The confusion I felt was overwhelming. I felt uncomfortable putting Mr. Katembe’s private parts in my mouth but it was nice receiving the money and gifts he’d give me. I felt violated every single time he’d reach into my pants and fondle me but it felt good to have someone to talk to and who would advise me. I felt as if Mr. Katembe was the only one who really saw me, the only one who understood me. Thabo seemed childish and narrow-minded now; all he cared about was how many sweets he could buy for Malebogo or who she walked with after school. Mr. Katembe taught me about Marxism, communism, Pan Africanism and all the reasons why the white man managed to oppress the black man. He introduced me to shaving and grooming to ensure my appearance reflected what kind of a man I was.  Eventually, I did develop feelings for Mr. Katembe.

In retrospect, I was much too young to be exposed to a homosexual relationship with a man over twice my age. Shamelessly, this man who was put in a position to ensure my safety and education then took advantage of my vulnerability. I could have never prepared myself for my first time with Mr. Katembe.

Towards the end of the year, after writing exams, most teachers allow their students to play games outside whilst they marked their exam papers. This usually lasted a week. The next week report cards were given and school was closed for the year. I was sitting under the tree laughing at Thabo’s frustration. Malebogo refused to speak to him but he kept following her. It was pathetic and gave his friends ammunition to tease him, and so we did. Mr. Katembe called me to his classroom. He told me after school I’d be helping him carry his student’s scripts to his teacher’s quarters after school. I had no problem helping him out with whatever he wanted, sexual or otherwise. My parents were away at a funeral so I had planned to help Mr. Katembe and rush to play with the rest of the boys from my class until the sun went down. After carrying two loads of exam papers into his living room, he asked me to sit down and locked the door.

Mr. Katembe handed me a plastic cup and told me to drink it. Looking down at it, it was fizzy and bitter tasting; it was the colour of blood. I drank it all in one go. He poured me another cup and told me to drink it slowly. I started to feel funny, dizzy almost so I sat down. I could hear Mr. Katembe talking but it was like he was far away. My vision became a series of blurs. Mr. Katembe stood me up and walked me to his bedroom. I still felt funny, definitely dizzy. I could hardly move; it’s almost as if my body refused to act the way my mind told it to. Mr. Katembe laid me on my stomach and that is all I remember. The world swirled into black and unconsciousness invaded my reality. When I came to, it was sunset. My head was pounding and I wondered why I was naked. Mr. Katembe was also naked and he turned to face me. In his eyes I saw a sinister sexual desire and I knew I could not escape him. I didn’t want to do what he wanted but I was scared. Silently, he guided me and I mounted him. In my mind, this was when I lost my virginity. I don’t like to think how he had made me drink alcohol and used me whilst I was passed out as my first time even though that’s when I truly lost my purity; drunk and unconscious.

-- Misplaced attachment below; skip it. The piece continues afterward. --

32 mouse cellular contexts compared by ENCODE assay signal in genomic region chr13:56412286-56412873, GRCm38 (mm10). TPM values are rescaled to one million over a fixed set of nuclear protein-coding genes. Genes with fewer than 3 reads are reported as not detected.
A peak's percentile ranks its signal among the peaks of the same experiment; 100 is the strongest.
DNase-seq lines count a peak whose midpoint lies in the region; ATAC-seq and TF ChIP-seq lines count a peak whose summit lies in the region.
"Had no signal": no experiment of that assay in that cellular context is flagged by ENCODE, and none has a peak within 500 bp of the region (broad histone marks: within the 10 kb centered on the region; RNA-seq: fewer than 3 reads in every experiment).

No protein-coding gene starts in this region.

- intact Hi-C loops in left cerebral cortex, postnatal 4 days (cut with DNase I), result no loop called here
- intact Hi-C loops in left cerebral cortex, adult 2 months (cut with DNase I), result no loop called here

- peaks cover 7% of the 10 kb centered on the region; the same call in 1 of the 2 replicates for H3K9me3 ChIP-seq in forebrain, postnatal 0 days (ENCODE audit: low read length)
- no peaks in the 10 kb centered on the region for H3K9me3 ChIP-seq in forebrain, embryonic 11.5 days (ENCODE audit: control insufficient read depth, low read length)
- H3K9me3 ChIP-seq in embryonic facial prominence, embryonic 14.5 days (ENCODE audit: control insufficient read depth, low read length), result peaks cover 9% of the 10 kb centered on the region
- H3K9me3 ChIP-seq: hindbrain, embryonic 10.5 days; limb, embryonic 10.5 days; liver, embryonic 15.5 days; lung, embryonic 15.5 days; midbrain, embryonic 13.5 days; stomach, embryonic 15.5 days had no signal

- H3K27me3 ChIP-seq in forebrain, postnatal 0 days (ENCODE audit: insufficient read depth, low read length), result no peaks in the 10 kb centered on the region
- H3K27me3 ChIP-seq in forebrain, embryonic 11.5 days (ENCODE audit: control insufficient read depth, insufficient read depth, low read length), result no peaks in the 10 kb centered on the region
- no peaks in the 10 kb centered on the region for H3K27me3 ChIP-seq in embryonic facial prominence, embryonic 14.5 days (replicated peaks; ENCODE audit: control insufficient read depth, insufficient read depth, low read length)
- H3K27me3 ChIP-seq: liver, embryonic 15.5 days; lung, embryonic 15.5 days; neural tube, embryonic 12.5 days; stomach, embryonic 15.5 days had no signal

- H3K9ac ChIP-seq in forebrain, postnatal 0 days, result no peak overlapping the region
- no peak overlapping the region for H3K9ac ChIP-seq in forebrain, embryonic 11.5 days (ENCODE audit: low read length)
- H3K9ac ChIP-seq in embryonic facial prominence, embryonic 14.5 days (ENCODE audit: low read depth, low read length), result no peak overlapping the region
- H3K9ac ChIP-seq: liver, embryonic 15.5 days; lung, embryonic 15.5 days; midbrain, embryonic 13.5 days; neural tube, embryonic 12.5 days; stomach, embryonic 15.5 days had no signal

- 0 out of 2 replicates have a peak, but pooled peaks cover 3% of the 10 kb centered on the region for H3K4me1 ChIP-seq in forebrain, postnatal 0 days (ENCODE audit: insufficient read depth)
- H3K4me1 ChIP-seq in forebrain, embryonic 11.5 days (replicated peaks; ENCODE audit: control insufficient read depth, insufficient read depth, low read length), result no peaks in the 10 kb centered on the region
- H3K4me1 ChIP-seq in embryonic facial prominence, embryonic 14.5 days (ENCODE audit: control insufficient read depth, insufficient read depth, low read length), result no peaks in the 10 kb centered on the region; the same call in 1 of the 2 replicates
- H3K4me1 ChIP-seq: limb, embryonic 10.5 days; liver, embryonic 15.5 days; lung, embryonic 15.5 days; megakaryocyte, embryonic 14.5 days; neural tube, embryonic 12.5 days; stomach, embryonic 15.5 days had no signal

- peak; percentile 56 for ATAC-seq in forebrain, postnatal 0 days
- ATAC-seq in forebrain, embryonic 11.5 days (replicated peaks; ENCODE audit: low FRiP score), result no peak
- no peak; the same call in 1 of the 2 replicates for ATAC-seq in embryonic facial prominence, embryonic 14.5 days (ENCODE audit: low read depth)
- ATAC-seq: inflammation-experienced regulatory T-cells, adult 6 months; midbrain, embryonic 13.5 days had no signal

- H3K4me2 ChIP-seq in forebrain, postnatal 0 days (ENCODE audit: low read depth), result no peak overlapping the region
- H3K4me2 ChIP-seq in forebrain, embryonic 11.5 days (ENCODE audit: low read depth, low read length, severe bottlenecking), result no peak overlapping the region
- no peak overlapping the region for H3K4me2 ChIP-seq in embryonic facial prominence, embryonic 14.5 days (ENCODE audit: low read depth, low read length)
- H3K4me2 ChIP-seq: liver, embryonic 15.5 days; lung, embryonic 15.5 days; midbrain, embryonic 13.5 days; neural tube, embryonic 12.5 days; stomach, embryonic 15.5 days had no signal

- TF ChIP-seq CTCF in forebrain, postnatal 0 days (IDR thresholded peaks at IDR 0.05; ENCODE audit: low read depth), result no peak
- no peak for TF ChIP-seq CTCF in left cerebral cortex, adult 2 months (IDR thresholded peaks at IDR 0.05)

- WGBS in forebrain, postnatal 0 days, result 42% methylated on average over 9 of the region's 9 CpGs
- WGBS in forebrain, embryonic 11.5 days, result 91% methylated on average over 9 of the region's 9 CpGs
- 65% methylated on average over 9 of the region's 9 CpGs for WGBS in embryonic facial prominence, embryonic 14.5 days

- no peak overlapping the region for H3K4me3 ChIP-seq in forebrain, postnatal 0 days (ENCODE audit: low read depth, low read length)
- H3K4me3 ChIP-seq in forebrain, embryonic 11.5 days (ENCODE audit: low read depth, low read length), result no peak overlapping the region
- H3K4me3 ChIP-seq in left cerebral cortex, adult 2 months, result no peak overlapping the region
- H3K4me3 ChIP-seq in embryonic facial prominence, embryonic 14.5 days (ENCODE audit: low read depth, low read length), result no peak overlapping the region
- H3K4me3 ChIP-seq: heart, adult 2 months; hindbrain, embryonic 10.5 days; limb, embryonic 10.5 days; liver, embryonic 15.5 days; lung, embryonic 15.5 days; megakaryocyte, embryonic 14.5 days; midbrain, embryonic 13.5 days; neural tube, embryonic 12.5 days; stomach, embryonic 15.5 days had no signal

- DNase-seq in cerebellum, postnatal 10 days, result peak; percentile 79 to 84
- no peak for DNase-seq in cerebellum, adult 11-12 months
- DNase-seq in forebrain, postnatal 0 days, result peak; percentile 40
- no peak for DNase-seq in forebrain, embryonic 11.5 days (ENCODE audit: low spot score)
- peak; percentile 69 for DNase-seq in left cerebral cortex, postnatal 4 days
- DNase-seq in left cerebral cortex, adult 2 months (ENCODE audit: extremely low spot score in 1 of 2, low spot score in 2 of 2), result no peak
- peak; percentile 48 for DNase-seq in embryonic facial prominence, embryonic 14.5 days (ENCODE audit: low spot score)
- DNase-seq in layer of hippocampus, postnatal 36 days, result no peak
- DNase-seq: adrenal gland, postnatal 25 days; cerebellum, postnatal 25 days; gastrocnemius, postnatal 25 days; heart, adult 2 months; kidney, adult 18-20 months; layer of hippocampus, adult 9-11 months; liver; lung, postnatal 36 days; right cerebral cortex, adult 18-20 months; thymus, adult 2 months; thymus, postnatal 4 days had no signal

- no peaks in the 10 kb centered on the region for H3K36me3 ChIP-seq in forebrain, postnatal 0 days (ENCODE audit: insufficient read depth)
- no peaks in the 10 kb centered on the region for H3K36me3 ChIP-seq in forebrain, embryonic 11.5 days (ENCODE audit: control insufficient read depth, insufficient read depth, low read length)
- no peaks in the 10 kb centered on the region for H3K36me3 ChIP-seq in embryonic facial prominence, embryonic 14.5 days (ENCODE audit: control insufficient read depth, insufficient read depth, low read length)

Nate sat there silently, taking my words in. He took my hand in his and held it.

“Well your story is abhorrent. You were raped Karabo but I guess you know that now.”

I took his words in. He was right. I knew I had been violated but I never thought it was rape.

“I’ve never told anyone that story.” I whispered to Nate.

He kissed me, a sensual, comforting kiss. With his lips on mine, it’s almost as if he was trying to erase the past with the gentleness of his embrace. It made me feel better to face the reality of what had happened to me.

I broke the kiss to ask, “What about you? Who was the lucky guy?”

“Or girl?” Nate chimed in with a cheeky grin, “I was desired by both sexes Mr and don’t you forget that!”

I laughed, “No seriously, tell me.”

And that is when I realised that we had traded places. Nate then looked away to hide the shame in his eyes as I had done to him not long before.

“I mean, we don’t have to talk about it but I just wanted to know the first time you were with another guy.” I heard myself say, the same words he had said to me not long before.

Then I realised that maybe he had brought this topic up not to necessarily hear my story but so he could unburden himself of his. My heart ached for this man who held this pain in his heart. I could only imagine the horrors he had to endure. Nathaniel was an only child, his mother was a nurse and his father had been a General in the Botswana Defence Force. After retiring from the force, his father ran for public office and ended up being Mayor of Gaborone. From a young age, Nate was expected to be perfect. For a long time he did as he was told and exceeded what was expected of him. I was not prepared to hear what he had to say.

What humanity is capable of is truly horrendous. What happened to me was unfortunate but what happened to Nate was unspeakable. I had noticed that Nate kept most people at arm’s length and I had always wondered what had scarred him to the extent that he didn’t trust anybody around him. When he was nine years old, his father was promoted and sent to work in Maun in the Northern region of Botswana. The whole family relocated. The house his father was given was too big for a family of three and so their uncle came to live with them. His name was Tshepo. Nate smiled.

“He used to be my favourite uncle because he always brought me sweets and toys. If he was going to the shops or run errands, he would take me with him. I loved him.”

It then dawned on me where he was going with his story, and I sat there paralysed by Nate’s reality. He explained what his uncle had done to him and it dawned on me how harmful the secrets we carry around were. The sun had disappeared behind the horizon and I sat with my boyfriend in comforting silence. I felt unburdened and at peace. Nate put his head on my shoulder; he had told me something he had never told anyone else. The moment was less romantic than before but our love was definitely stronger.

Short Stories , , , ,